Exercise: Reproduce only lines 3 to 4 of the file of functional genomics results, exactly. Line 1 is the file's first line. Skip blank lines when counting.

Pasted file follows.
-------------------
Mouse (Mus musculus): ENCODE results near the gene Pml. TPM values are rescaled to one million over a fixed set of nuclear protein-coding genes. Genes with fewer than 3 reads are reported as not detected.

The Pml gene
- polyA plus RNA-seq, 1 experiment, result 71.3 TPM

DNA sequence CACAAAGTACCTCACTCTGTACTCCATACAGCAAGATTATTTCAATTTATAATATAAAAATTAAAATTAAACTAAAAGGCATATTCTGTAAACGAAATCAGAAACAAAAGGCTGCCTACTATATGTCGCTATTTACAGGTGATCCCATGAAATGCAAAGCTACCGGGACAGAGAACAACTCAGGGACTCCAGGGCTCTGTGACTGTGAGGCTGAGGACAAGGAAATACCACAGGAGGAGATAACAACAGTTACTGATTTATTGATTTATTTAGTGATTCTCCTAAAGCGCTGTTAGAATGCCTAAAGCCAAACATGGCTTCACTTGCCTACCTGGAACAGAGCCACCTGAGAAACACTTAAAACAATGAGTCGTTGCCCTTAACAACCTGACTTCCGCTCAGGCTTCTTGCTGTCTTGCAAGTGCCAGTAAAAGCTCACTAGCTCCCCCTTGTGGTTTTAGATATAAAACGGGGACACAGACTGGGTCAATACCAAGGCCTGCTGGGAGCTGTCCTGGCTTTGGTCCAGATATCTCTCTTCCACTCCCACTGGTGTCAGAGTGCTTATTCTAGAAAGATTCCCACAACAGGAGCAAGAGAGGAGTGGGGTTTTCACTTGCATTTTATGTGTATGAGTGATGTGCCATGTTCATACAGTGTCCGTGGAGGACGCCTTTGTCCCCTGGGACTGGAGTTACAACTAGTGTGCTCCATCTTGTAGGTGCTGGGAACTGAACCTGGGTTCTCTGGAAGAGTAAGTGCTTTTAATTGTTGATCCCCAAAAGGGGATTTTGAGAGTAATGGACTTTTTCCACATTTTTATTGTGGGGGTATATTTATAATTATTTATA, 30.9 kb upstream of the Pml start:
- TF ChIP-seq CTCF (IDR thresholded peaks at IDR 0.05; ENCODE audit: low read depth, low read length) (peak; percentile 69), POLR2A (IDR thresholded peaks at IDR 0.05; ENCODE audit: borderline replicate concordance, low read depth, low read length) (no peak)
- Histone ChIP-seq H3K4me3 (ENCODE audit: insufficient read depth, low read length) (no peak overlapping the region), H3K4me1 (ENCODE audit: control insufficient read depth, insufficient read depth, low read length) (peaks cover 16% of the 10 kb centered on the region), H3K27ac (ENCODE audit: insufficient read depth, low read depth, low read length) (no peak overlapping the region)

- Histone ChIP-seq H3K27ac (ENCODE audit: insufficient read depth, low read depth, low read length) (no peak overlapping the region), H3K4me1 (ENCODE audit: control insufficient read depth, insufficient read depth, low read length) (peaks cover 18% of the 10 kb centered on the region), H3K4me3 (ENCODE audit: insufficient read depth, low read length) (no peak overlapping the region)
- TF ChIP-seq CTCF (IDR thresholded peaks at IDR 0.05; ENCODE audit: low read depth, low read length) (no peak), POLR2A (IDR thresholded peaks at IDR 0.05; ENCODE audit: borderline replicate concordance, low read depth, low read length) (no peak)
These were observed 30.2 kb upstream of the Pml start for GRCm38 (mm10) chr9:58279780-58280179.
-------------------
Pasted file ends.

- polyA plus RNA-seq, 1 experiment, result 71.3 TPM

DNA sequence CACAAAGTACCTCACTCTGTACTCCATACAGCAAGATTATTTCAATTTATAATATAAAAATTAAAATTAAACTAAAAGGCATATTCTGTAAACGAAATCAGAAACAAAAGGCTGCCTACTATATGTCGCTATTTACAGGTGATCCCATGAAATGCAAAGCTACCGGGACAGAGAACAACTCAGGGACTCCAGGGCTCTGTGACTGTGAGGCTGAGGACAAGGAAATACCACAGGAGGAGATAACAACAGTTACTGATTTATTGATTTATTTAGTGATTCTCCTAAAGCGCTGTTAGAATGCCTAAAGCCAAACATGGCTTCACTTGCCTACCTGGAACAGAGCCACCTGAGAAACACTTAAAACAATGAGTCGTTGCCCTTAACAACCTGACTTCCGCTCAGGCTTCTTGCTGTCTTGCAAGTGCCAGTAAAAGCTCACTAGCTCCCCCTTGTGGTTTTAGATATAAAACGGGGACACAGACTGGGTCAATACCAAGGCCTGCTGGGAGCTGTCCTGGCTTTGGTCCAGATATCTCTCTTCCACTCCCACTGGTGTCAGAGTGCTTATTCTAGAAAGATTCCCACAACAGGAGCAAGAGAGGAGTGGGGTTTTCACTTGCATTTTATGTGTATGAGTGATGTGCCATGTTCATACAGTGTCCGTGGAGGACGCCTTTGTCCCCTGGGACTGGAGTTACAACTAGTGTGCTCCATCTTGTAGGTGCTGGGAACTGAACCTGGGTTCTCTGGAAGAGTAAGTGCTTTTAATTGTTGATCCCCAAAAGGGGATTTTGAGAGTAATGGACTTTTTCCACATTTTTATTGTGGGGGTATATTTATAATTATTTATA, 30.9 kb upstream of the Pml start: